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Virgil: Objects on the Head of a Pin

Virgil: Objects on the Head of a Pin

Research Paper

Wednesday, Oct 25, from 10:30 to 12:00

Embedded microcontrollers are becoming increasingly prolific, serving as the primary or auxiliary processor in products and research systems from microwaves to sensor networks. Microcontrollers represent perhaps the most severely resource-constrained embedded processors, often with as little as a few bytes of memory and a few kilobytes of code space. Language and compiler technology has so far been unable to bring the benefits of modern object oriented languages to such processors. In this paper, I will present the design and implementation of Virgil, a lightweight object-oriented language designed with careful consideration for resource-limited domains. Virgil explicitly separates initialization time from runtime, allowing complex data structures to be built by the application during compilation, and the resulting program can be run directly on the bare hardware without a virtual machine or any language runtime. This clean separation allows the entire program heap to be available at compile time and enables three new data-sensitive optimizations: reachable members analysis, reference compression, and ROM-ization. Experimental results demonstrate that Virgil is well suited for writing microcontroller programs, with five demonstrative applications fitting in less than 256 bytes of RAM with fewer than 50 bytes of metadata. Experimental results show the optimizations presented in this paper reduced code size between 20% and 80% and RAM size by as much as 75%.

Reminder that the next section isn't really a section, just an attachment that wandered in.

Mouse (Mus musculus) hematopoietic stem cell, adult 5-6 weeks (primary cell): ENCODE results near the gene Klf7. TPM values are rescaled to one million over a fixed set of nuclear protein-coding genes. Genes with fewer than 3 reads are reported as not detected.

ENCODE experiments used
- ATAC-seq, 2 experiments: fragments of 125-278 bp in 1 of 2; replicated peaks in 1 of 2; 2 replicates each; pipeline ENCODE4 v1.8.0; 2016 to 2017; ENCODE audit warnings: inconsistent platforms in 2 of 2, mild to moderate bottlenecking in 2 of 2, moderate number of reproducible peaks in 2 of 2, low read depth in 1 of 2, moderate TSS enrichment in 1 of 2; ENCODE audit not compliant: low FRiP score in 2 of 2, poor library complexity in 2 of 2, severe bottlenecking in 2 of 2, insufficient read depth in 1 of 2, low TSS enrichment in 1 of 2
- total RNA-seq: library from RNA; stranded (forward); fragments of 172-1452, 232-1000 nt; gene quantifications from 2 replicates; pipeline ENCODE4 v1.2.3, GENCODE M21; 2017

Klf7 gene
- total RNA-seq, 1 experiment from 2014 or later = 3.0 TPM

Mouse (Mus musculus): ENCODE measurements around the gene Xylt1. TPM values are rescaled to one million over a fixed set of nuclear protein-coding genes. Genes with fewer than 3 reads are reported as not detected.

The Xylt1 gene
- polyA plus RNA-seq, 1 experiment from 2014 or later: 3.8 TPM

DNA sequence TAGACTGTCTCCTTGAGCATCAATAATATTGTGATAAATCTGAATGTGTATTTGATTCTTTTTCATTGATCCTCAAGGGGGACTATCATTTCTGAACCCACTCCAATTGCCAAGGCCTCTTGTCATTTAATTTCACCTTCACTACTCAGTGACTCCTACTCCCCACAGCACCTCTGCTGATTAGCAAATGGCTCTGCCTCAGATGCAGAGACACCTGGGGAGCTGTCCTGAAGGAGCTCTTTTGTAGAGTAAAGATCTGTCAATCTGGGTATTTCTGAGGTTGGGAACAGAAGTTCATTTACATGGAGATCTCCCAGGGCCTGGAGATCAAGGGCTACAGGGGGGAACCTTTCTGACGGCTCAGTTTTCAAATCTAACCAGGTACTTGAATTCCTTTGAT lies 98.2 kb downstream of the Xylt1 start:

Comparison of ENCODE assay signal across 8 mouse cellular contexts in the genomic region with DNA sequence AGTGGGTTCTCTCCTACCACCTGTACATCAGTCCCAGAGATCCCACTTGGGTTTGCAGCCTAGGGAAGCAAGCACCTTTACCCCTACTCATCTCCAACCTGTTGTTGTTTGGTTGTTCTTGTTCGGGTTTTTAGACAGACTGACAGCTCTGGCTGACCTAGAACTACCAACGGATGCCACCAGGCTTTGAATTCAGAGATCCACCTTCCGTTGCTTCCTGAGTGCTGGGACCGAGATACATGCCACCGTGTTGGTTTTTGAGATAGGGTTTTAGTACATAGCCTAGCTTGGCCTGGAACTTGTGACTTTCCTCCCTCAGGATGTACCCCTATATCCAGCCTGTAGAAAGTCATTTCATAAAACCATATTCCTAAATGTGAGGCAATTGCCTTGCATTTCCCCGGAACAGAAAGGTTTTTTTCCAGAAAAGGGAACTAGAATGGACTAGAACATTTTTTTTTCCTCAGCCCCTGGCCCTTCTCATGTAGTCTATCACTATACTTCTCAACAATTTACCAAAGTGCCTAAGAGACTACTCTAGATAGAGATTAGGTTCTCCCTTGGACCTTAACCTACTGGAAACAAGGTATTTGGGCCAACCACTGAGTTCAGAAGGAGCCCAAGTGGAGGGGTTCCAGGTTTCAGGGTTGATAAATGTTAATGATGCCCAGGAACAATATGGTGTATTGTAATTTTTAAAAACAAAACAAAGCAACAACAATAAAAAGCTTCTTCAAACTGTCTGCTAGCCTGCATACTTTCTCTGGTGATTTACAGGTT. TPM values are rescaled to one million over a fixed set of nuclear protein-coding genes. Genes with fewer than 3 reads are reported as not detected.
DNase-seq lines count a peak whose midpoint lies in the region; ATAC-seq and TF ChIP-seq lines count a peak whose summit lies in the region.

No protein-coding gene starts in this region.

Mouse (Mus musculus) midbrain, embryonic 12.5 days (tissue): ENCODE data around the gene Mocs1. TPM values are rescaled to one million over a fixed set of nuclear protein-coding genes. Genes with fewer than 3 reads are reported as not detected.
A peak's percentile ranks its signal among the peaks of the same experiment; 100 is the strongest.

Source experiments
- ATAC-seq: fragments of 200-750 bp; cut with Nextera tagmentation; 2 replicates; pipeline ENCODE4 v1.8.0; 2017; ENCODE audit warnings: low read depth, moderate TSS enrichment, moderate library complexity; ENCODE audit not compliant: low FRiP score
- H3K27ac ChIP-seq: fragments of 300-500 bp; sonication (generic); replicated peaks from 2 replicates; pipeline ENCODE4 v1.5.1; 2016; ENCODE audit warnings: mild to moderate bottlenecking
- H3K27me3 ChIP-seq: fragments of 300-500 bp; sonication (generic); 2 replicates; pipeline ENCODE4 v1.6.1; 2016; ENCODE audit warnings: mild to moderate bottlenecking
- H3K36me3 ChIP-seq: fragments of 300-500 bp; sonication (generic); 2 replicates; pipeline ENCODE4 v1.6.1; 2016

Ben L. Titzer, UCLA Compilers Group

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